This is a hard question. The Oregon Legislature is filled with odd and hilarious things. Working for Senator Metsger, I had the opportunity to participate in a publication, “The Weakly Democrat.” A satire piece, our office made fun of current happenings in the building. Perhaps a bill had a hilarious relating-to clause, or a member made a funny statement on the floor— we took that item and made it even more ridiculous. The piece was illustrated and passed out to offices across the Capitol. It added an important sense of levity to an often-stressful place. Unfortunately, when Senator Metsger retired, no one picked up the torch. Though you can still find some old issues of the Weakly Democrat floating around the building.
Sen. Burdick has been in the news lately for gun control legislation. What was your experience in dealing with gun advocates?
In a word, it was frustrating.
We prefer to use the term “gun safety” legislation. Gun safety legislation is a fascinating topic. While maybe only equivalent to the word “taxes” in the emotions it spurs, this issue challenges tightly held beliefs immensely. Individuals on both sides of the issue are impassioned, but those in opposition to any new gun safety legislation are well organized, well represented in the legislature, and quite loud.
Whether or not an individual agrees with changing our gun laws, we should still be able to engage in important, non-emotional dialogue on the subject. I strongly believe that democracy is strengthened by diverse and often conflicting thoughts and beliefs. But democracy can only be as good as the process that allows those divergent opinions to be voiced. It is my hope that the Oregon Legislature (and Congress) will be able to engage in such rational dialogue in the very near future.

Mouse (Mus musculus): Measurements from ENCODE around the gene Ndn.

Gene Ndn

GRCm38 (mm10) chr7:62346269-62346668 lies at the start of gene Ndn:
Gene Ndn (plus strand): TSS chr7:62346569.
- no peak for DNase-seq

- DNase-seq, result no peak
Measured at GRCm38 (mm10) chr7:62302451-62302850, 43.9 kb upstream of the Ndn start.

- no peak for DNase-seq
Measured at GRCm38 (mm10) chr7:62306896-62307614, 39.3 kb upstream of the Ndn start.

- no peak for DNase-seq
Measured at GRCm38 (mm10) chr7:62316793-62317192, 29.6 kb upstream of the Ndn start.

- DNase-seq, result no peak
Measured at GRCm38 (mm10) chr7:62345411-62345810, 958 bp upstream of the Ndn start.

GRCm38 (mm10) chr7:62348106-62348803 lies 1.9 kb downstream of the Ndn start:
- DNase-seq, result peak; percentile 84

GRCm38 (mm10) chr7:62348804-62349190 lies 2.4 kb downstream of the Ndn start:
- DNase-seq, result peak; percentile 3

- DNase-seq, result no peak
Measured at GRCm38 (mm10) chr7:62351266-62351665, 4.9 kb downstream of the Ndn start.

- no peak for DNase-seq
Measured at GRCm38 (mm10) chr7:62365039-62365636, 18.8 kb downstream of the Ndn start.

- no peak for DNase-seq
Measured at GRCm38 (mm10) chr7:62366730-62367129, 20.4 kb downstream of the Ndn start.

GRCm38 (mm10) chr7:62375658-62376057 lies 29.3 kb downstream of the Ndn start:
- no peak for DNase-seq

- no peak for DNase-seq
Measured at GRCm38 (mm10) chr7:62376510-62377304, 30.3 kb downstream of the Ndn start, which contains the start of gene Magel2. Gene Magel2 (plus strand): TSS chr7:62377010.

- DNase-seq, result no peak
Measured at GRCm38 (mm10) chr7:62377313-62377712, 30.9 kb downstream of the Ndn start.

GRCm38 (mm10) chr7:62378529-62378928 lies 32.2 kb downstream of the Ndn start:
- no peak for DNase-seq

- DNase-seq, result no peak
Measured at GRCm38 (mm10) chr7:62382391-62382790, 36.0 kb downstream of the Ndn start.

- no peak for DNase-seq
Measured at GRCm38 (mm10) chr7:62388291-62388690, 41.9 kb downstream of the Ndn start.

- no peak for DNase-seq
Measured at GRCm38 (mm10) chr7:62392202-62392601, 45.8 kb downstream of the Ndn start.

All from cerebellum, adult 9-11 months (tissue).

(Complete the sentence) State government is……..
State government is filled with hard working individuals doing important work.
Give our members three tips for effectively communicating with state legislators.
Contact the legislators that represent you.
Be clear, concise and respectful in your communication. Remember that legislators work long hours, get paid little, and are generally good people with good intentions.
Finally, don’t be afraid to talk with staff. Staff are valuable resources in any legislative office. Staff members have the ear of the member they work for, and often a message well received by a staff member will be well received by their member.
Worst CD that you have ever purchased.
I once purchased a “spooky sounds” CD for Halloween. The sounds on the CD were more hilarious than scary.
If you could FaceTime or Skype with three people either dead or alive, who would they be?
Senator Mark Hatfield
List five websites you rely on in your professional career.
- Library of Congress (www.loc.gov)
- U.S. Department of Health and Human Services (HHS.Gov)
- Portland State University Website- www.pdx.edu (Have to finish out the term!)
- Oregon legislative website www.leg.state.or.us
- IRS website (IRS.GOV)
- Off the Stump with State Senator Ginny Burdick
- Senator Burdick E-Newsletter
- Cover Oregon to Help 560,000 Oregonians access health insurance
- On Campus with the Portland State MPA Program